The story acquires more layers as Sam grows in emotional experience and begins to act like a partner with her own needs. In the creepiest, most despairing scene in “Her,” she reaches out to a young woman (Portia Doubleday) who agrees to act as a sex surrogate for Sam and Theodore; he’ll get to experience a real body (with Sam’s voice in his ear) and the girl will sample the couple’s real emotions. This doesn’t end well for anybody, and it’s the scene where Jonze and company peer most deeply into the hall of mirrors — the emotional hell — of where our technology may be taking us.
As filmmaking, “Her” is a delicate masterpiece, shot in fluid, day-after-tomorrow colors and featuring a brooding/beautiful pop score by Arcade Fire and other like-minded bands. Also, it’s official: Joaquin Phoenix is one of the very best movie actors we have. He lost a lot of people (most, actually) with the persona pranks of “I’m Still Here” and won some back with the brute animal force of his Freddie Quell in “The Master.” Phoenix’s work here is both astounding on a technical level — his character is deeply in love with a person who doesn’t exist — and a simple, empathetic piece of decency and heartbreak. Theodore is eloquent with everyone’s emotions but his own. The technology that lets him connect with everyone on Earth has left him more isolated than ever.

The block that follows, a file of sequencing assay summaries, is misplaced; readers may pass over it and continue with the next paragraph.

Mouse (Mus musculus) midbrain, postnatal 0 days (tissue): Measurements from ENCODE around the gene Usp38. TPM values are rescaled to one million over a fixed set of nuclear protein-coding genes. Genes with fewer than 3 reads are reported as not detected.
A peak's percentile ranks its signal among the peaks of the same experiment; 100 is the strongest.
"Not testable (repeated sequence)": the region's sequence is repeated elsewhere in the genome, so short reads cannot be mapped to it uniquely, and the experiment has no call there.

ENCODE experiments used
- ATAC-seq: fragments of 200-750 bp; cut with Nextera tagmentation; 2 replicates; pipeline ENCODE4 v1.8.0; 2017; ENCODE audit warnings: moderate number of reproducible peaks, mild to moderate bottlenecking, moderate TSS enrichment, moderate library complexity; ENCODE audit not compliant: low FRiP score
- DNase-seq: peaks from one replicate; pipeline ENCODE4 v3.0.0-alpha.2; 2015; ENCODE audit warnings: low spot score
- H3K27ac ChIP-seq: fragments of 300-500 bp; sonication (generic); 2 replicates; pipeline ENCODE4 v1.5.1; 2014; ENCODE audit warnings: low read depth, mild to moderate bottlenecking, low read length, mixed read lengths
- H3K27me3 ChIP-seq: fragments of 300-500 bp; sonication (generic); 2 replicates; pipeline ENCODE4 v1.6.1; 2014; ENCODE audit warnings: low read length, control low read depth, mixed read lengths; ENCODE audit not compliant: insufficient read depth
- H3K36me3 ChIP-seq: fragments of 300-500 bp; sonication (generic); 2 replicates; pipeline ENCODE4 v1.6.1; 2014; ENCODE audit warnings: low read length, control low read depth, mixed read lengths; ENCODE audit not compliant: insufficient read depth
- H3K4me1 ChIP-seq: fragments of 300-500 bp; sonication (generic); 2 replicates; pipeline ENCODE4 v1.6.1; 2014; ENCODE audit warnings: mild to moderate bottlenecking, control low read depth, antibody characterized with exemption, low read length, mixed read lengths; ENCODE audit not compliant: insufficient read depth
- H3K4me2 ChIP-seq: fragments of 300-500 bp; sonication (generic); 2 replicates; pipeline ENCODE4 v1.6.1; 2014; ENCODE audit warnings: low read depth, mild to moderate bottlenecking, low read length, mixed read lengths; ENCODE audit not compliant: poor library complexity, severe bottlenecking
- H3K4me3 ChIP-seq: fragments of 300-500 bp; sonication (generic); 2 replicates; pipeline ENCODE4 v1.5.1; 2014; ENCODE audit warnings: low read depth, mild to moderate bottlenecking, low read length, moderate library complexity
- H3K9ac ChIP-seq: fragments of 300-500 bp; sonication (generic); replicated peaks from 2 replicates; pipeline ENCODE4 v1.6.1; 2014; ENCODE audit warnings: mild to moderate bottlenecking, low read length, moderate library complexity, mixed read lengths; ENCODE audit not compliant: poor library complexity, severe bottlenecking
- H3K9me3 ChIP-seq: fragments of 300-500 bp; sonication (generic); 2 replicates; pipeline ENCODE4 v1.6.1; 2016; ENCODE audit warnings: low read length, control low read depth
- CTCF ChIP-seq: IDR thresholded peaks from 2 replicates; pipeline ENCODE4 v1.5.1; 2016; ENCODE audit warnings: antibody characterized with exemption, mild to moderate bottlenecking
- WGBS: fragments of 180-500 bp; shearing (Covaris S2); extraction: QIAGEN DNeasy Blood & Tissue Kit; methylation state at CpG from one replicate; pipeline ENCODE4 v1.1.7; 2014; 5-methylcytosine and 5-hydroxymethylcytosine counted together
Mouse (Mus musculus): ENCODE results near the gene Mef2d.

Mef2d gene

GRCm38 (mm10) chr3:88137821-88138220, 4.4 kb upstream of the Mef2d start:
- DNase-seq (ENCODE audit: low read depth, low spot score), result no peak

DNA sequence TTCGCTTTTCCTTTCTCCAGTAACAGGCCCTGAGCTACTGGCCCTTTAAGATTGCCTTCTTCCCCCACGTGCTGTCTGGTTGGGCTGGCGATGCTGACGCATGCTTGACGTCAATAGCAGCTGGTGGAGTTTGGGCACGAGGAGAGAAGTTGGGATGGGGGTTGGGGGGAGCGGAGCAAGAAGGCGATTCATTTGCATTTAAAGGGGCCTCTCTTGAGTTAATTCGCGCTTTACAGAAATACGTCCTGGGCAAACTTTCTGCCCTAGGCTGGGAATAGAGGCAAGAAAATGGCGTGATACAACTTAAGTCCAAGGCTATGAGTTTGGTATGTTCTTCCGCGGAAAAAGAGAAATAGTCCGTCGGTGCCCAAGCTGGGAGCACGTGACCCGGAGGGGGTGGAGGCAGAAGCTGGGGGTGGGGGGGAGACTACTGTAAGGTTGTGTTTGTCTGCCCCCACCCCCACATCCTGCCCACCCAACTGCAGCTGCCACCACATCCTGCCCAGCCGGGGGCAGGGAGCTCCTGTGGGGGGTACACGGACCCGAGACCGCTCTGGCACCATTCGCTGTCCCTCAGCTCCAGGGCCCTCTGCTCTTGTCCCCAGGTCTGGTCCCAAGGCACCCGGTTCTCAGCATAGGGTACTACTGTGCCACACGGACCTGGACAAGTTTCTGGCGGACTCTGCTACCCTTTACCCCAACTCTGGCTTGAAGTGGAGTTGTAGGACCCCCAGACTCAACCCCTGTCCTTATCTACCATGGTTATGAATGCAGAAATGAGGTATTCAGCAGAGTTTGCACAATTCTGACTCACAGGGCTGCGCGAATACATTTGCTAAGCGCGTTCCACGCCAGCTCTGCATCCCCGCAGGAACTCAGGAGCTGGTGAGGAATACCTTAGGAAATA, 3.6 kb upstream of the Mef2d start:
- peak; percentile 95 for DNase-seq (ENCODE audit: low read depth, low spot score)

This is a point of no small importance at the moment, especially to younger viewers who will be Theodore and his friends in a couple of decades. (Translation: Take your teenagers.) “Her” rolls on several steps beyond that, though, as if Jonze wanted to tease out every variation on his theme; if this makes the film long, it also makes it worth it. Sam may not be a real person but she’s a real something, and Johansson gives a genuine, oddly moving performance as a consciousness coming into its own. (Her own? Their own?) What would happen if our machines outgrew us, the film wonders, the way one lover can move on from another? Where would they move on to? “Her” leads us gently up the slope of metaphysics to the very edge of the cliff, and then it leaves us there with no one to talk to but ourselves.